A burst in electromagnetic activity has increased the chances of seeing the Northern Lights in Iceland this week, with a high likelihood expected in much of the country this evening.
The Aurora Borealis are naturally occurring phenomena caused electromagnetic activity in the Earth’s ionosphere. Electromagnetic waves from the sun cause particles to become charged in the atmosphere and the result is a dance of green, purple and sometimes even white lights in the night sky.
How much do you know about the Northern Lights in Iceland? Find out more here.
To see the northern lights, the ideal weather is cold, with clear skies. The likelihood of them being seen is measured in a system called the KP index. This is a scale of numbers from 0 to 9. Tonight’s aurora forecast has a KP index of between 3 and 4, which provides a good chance of seeing this natural wonder.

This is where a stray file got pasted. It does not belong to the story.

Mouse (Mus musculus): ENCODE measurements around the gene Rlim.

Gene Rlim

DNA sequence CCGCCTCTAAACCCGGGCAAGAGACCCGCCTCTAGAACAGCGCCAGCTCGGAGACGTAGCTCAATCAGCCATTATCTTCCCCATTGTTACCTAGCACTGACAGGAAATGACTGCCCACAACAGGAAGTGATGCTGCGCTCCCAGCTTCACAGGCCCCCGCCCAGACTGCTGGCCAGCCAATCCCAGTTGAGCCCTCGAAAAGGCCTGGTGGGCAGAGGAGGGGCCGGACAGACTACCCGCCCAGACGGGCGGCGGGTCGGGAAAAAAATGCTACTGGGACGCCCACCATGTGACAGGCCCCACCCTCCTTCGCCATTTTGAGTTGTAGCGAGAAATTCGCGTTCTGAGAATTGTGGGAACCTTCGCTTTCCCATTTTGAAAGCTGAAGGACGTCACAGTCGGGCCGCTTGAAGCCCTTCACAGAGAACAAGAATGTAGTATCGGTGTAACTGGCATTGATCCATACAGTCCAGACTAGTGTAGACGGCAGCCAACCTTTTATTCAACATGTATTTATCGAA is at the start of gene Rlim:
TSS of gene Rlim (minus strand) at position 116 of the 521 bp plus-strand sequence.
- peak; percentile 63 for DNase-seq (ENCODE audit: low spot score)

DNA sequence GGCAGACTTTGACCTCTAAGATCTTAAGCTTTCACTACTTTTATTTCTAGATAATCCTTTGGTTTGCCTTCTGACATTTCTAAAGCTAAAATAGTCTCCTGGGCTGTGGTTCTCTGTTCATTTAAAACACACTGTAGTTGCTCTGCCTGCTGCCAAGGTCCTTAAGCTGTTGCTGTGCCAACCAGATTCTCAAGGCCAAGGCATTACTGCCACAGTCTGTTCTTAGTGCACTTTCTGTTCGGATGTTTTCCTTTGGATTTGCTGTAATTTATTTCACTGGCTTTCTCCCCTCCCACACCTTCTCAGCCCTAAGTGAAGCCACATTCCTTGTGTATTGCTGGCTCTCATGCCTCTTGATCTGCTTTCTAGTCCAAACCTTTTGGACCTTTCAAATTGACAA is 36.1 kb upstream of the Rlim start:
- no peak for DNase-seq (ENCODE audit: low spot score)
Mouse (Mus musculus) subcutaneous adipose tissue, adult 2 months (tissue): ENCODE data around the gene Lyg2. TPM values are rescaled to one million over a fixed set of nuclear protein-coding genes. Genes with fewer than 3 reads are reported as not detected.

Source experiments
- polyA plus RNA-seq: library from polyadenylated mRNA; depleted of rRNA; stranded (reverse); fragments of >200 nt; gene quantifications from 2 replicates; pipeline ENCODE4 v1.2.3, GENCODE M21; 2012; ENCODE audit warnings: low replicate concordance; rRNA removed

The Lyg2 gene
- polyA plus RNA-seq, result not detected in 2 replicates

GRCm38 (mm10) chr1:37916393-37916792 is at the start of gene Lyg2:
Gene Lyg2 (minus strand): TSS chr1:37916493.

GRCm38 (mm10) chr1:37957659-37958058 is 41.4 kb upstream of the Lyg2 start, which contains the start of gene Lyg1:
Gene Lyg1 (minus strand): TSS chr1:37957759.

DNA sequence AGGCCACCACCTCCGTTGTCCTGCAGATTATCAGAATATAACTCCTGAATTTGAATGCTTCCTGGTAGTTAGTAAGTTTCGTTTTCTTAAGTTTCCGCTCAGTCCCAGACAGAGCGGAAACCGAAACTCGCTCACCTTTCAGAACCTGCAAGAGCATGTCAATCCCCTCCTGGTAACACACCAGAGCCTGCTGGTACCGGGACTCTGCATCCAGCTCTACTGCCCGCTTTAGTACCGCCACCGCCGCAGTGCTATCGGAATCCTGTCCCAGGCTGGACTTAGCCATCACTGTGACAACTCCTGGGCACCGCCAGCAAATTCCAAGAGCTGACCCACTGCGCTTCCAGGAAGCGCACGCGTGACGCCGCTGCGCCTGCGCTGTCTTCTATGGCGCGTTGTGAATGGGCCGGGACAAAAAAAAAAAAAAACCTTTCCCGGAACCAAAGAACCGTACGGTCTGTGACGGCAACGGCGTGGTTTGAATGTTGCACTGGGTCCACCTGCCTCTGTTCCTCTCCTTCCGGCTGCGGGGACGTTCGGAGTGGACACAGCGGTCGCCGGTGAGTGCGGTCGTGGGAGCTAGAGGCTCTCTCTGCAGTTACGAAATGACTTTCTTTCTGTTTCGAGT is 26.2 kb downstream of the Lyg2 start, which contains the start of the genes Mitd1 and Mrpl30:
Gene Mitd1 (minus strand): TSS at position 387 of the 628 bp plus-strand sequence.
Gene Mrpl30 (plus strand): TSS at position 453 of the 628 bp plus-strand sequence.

Useful tips for seeing the Northern Lights are to find places free of cloud cover and as little light pollution as possible. Although areas in Reykjavík and Southern Iceland are experiencing cloud and winds today, they are set to subside around midnight. The highest chance of seeing the lights is predicted to be around 3 am.
Recently NASA posted an image of a spectacular ‘Dragon Aurora’ as their astronomy photo of the day. This image was taken by Australian university student Jingyi Zhang, right here in Iceland.
As we are heading, very slowly, towards summer, the days are starting to get longer, so sunset this evening will be around 8 O’clock. From the moment it’s dark, it’s anyone’s guess where and when the lights will appear, but that’s part of the thrill of the hunt, and when you finally get to see them, it’s all worth it.
So pack a warm coat and find an ideal spot tonight to gaze at the sky, and remember, if you aren’t lucky enough to see the Northern Lights, you’re still fortunate enough to be gazing at the beautiful night sky in one of the most gorgeous countries on the planet.